Just test the thing and get on with it.
Microsoft's Mike Nash has just stated that, although April 11's patch to IE will include the updated behaviour change made necessary by the Eolas lawsuit, because people outside of Microsoft are concerned that they haven't had a chance to test it enough on their LOB (line-of-business) applications, there will be an option to disable the behaviour change.
Message to corporate America:
Would you just test the thing and get on with it, please?
The behaviour change is simple, and has relatively minor effects. It's irritating chiefly in that it is a) so unnecessary, and b) more awkward and counter-intuitive than the behaviour Eolas claims is "non-obvious" and therefore patentable (leaving aside the issue of prior art).
And for those looking for explanations of why Microsoft is choosing to code around the feature that Eolas' patent obscures, I'd point to recent patent cases such as the Blackberry / NTP settlement, where (I'm paraphrasing, I apologise if I get the legal terminology wrong) even after the USPTO said that NTP's patent was invalid and would be revoked, the judge in the case ruled that NTP's patent needed to be upheld, and that Blackberry (RIM, actually) should either settle with NTP to NTP's tune, or turn off their service.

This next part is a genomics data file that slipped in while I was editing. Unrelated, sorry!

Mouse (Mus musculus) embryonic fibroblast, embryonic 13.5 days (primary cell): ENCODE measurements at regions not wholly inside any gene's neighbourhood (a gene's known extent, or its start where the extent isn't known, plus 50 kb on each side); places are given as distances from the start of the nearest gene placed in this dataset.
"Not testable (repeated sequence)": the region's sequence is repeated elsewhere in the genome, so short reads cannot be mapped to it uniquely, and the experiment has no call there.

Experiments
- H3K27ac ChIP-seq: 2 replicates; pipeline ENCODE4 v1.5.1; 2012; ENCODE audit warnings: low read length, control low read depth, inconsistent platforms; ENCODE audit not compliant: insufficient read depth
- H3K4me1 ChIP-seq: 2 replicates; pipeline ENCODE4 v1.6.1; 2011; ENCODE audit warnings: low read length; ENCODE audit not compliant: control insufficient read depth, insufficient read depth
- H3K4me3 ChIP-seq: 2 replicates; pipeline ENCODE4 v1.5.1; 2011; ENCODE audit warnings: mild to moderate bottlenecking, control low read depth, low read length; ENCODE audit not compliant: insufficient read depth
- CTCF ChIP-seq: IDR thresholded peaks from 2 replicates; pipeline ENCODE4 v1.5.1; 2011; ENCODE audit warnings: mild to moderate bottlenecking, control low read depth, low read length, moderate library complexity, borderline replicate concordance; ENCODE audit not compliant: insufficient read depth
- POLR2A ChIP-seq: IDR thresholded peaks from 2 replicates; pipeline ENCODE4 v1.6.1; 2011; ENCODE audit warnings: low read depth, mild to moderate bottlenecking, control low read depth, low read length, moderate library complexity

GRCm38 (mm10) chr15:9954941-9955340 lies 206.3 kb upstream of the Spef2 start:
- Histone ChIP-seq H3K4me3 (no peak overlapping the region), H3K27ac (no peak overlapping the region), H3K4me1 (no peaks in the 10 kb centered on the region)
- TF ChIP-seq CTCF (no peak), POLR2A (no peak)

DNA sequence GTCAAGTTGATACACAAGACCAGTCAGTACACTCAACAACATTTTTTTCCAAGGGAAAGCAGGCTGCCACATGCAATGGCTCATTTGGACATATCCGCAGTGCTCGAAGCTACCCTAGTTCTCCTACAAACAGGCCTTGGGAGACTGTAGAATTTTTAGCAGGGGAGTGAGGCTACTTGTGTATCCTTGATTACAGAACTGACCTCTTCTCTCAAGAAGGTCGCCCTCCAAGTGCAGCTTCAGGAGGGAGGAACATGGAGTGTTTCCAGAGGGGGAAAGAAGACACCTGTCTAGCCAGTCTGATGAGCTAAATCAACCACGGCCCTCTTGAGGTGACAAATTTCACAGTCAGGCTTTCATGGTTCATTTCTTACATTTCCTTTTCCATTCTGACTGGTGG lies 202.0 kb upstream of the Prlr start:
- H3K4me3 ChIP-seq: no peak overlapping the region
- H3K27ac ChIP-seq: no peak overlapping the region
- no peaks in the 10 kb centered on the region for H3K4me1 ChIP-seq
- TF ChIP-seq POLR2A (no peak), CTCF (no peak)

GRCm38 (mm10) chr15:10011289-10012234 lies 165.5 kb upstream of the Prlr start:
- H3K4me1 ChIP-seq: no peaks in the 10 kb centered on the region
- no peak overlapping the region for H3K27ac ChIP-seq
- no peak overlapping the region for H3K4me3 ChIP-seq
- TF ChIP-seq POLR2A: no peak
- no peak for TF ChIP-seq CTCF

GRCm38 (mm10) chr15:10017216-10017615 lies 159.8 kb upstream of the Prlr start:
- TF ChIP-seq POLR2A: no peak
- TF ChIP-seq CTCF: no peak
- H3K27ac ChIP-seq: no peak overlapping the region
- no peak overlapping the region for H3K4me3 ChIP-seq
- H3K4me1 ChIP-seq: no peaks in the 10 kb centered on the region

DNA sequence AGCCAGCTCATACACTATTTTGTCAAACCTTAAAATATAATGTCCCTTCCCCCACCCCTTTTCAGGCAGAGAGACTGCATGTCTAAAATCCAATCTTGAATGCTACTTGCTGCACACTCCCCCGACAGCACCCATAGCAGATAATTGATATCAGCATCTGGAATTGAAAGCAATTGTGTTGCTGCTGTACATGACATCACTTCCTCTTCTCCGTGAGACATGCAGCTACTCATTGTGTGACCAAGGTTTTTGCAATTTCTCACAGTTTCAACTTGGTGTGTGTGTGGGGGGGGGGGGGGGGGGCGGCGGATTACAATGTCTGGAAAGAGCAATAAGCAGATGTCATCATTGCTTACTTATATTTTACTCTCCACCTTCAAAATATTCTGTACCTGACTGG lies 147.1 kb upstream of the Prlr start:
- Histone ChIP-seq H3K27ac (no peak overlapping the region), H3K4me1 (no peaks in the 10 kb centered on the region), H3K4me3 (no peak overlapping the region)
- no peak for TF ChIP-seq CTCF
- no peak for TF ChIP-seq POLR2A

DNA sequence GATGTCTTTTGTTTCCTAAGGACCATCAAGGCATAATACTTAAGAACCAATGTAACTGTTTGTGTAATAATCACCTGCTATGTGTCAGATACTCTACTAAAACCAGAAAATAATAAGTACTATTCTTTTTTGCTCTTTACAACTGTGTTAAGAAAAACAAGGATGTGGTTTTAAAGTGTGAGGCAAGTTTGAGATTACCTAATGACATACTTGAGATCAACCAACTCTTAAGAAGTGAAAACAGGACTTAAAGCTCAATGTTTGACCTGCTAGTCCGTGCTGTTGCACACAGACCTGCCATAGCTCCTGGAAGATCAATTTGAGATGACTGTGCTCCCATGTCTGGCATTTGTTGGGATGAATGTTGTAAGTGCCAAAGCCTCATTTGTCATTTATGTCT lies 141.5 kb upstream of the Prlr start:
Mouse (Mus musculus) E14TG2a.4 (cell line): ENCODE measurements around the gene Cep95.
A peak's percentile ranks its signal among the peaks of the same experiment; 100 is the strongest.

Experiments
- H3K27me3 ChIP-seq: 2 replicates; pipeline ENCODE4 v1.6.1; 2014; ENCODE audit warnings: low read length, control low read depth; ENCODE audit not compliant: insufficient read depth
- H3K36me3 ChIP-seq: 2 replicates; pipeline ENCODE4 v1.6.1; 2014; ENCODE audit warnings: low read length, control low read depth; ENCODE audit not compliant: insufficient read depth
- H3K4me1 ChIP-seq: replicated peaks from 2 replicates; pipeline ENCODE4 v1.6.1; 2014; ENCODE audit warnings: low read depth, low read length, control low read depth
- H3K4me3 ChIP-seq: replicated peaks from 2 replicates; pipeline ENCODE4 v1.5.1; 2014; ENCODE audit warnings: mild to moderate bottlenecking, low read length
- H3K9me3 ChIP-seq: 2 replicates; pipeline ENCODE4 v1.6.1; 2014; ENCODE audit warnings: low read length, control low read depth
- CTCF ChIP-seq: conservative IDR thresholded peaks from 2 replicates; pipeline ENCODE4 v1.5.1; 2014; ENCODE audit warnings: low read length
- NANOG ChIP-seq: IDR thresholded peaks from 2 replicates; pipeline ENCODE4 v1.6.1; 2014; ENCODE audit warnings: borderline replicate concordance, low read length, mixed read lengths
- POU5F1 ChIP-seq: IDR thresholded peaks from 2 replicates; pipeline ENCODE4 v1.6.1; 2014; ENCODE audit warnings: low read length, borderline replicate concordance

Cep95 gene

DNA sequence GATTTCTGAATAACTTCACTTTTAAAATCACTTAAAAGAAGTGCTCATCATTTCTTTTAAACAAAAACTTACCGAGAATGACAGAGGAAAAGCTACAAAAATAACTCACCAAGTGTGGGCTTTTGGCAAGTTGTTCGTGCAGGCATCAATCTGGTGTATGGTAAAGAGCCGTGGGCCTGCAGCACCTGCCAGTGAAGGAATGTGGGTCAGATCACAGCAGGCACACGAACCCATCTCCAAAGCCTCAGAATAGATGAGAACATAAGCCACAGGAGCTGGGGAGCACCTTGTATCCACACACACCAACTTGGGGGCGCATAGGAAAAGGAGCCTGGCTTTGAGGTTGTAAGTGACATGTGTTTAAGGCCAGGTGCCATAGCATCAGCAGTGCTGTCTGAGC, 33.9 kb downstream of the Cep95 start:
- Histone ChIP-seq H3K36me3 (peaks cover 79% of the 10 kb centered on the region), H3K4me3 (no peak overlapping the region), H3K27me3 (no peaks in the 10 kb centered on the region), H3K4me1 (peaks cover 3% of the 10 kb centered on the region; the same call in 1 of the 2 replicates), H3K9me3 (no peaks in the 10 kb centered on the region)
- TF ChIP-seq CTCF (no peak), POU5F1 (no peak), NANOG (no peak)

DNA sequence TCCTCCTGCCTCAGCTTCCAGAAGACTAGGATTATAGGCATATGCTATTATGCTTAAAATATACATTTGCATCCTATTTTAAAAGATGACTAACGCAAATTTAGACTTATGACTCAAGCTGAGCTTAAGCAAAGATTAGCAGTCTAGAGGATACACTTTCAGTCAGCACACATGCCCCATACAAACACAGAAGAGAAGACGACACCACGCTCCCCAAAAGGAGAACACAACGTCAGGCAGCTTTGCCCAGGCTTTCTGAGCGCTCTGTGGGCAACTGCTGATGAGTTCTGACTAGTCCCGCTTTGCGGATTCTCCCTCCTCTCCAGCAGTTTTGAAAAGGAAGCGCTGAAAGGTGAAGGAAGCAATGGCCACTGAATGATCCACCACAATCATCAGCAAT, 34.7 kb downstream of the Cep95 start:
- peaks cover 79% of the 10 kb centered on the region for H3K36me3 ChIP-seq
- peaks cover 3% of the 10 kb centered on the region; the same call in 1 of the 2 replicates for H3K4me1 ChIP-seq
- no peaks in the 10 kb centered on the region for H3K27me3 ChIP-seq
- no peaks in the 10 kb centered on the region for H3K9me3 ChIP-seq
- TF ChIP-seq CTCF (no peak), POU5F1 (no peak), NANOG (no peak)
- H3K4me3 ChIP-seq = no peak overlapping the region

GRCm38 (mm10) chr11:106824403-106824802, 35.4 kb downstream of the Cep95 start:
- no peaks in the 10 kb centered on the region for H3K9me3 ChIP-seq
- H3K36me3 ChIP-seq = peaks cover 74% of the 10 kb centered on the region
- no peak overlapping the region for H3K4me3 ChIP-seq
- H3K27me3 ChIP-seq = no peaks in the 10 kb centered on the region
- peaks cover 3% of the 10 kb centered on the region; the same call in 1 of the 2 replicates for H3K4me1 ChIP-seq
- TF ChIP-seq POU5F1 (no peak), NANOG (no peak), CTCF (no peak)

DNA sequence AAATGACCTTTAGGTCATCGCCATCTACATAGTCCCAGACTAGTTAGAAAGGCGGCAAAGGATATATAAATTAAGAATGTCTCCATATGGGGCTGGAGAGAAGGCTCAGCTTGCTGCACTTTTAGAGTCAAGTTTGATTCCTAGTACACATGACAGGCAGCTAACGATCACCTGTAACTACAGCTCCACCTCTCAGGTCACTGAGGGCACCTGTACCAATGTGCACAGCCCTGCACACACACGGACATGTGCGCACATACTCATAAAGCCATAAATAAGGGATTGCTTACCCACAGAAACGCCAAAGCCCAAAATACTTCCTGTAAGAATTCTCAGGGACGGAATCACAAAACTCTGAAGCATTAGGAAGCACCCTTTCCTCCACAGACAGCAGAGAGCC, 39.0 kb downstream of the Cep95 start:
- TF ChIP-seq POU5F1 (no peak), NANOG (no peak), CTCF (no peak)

So, even if Microsoft believes they'll win in the Eolas patent suit, they have to do what they can to lessen the intervening damage.